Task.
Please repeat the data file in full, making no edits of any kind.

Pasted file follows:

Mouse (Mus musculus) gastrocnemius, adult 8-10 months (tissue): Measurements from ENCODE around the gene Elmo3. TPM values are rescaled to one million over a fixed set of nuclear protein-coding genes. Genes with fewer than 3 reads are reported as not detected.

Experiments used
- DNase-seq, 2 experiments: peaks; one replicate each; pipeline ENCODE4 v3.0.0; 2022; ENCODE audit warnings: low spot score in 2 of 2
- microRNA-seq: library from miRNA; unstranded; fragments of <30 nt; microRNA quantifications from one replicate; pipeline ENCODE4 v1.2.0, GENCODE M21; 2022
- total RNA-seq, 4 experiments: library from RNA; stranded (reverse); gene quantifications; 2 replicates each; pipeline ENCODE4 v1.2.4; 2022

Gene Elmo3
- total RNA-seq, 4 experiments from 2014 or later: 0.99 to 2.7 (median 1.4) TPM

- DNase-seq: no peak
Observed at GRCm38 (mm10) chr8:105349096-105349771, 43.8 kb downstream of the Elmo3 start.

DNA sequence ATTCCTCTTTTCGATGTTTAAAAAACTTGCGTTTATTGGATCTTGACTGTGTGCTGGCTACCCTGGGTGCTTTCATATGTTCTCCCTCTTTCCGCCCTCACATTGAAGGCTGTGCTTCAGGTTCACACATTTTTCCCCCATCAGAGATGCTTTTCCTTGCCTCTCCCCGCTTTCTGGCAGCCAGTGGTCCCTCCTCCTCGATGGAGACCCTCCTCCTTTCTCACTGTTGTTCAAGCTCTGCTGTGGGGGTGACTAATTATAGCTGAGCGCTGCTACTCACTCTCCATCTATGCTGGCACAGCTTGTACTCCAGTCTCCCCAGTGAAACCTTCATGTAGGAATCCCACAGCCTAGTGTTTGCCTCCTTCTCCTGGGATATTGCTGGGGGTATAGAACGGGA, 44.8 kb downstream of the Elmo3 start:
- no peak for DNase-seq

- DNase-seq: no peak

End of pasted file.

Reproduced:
Mouse (Mus musculus) gastrocnemius, adult 8-10 months (tissue): Measurements from ENCODE around the gene Elmo3. TPM values are rescaled to one million over a fixed set of nuclear protein-coding genes. Genes with fewer than 3 reads are reported as not detected.

Experiments used
- DNase-seq, 2 experiments: peaks; one replicate each; pipeline ENCODE4 v3.0.0; 2022; ENCODE audit warnings: low spot score in 2 of 2
- microRNA-seq: library from miRNA; unstranded; fragments of <30 nt; microRNA quantifications from one replicate; pipeline ENCODE4 v1.2.0, GENCODE M21; 2022
- total RNA-seq, 4 experiments: library from RNA; stranded (reverse); gene quantifications; 2 replicates each; pipeline ENCODE4 v1.2.4; 2022

Gene Elmo3
- total RNA-seq, 4 experiments from 2014 or later: 0.99 to 2.7 (median 1.4) TPM

- DNase-seq: no peak
Observed at GRCm38 (mm10) chr8:105349096-105349771, 43.8 kb downstream of the Elmo3 start.

DNA sequence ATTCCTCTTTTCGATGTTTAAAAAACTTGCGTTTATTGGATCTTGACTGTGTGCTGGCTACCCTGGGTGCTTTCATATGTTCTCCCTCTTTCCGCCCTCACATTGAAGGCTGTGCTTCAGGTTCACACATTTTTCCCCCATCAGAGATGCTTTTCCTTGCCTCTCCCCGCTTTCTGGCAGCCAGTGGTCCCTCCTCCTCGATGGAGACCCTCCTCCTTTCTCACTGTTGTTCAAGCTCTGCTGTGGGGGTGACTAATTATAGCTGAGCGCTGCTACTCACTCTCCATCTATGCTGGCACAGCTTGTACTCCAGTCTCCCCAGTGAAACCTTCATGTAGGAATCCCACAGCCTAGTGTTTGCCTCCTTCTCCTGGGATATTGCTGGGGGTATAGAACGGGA, 44.8 kb downstream of the Elmo3 start:
- no peak for DNase-seq

- DNase-seq: no peak